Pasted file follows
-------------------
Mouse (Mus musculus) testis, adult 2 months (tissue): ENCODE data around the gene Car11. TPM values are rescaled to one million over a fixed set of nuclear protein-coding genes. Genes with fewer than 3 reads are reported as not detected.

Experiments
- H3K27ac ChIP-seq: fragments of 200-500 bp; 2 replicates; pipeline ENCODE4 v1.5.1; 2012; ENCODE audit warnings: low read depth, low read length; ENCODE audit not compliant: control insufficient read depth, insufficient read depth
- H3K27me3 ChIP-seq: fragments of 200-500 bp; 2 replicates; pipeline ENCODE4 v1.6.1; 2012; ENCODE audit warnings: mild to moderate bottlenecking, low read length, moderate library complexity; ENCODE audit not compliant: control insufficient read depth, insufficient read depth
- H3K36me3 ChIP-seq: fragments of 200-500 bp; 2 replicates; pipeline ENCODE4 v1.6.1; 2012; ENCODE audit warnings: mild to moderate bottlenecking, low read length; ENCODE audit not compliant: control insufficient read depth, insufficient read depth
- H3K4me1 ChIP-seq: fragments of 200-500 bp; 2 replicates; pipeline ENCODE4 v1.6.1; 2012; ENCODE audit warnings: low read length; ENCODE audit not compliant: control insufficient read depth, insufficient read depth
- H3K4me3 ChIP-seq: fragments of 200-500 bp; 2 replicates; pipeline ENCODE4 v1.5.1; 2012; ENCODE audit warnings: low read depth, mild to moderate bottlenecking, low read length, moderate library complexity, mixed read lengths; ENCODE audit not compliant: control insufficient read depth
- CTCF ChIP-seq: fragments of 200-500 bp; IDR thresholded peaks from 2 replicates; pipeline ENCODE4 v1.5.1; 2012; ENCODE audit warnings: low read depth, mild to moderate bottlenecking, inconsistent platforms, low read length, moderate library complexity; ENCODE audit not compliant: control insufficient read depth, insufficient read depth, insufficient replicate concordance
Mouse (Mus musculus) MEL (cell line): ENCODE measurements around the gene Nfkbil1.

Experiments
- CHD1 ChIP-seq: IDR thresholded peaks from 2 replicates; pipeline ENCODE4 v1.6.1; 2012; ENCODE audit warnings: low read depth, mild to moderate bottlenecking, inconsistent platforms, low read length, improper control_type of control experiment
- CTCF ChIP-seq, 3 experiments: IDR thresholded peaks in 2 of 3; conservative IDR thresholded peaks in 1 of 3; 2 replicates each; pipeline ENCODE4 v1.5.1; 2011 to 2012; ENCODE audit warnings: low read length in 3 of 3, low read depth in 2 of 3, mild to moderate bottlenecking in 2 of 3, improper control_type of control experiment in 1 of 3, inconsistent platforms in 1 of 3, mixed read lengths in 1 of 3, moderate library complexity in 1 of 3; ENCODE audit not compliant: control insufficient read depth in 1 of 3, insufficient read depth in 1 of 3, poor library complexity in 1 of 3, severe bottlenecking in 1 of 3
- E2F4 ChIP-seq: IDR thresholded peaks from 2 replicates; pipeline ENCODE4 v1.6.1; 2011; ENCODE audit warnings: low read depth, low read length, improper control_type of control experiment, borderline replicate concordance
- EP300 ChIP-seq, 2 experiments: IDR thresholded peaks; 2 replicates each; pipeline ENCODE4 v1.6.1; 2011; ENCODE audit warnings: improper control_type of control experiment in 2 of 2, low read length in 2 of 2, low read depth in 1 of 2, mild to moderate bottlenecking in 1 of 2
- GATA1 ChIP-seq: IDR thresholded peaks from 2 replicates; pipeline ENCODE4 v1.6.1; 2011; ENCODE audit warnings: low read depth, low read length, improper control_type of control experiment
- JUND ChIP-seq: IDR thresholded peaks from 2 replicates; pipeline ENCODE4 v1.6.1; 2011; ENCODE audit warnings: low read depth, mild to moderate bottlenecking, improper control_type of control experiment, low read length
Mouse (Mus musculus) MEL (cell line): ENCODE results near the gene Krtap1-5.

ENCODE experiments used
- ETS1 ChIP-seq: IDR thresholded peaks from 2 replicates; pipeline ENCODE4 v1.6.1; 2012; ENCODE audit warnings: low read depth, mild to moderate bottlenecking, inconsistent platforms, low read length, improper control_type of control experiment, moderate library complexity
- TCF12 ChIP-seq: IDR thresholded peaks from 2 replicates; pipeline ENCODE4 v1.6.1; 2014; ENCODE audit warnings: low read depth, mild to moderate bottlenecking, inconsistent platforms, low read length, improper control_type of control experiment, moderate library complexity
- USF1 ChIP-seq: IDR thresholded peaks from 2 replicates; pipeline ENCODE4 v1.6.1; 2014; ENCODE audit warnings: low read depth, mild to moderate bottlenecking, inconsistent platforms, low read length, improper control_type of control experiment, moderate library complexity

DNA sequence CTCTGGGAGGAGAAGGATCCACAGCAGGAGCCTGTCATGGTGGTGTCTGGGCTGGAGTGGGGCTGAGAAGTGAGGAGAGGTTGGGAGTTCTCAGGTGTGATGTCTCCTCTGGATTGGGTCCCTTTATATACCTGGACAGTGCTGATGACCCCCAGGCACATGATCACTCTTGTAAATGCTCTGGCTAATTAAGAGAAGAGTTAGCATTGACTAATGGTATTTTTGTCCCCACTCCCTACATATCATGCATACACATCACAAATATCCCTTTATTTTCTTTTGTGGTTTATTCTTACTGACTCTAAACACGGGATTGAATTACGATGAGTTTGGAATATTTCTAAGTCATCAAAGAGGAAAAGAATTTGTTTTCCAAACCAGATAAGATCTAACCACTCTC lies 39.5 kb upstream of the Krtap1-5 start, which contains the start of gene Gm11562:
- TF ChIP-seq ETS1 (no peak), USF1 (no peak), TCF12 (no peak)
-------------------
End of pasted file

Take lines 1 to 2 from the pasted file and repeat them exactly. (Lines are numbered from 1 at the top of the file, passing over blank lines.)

Mouse (Mus musculus) testis, adult 2 months (tissue): ENCODE data around the gene Car11. TPM values are rescaled to one million over a fixed set of nuclear protein-coding genes. Genes with fewer than 3 reads are reported as not detected.

Experiments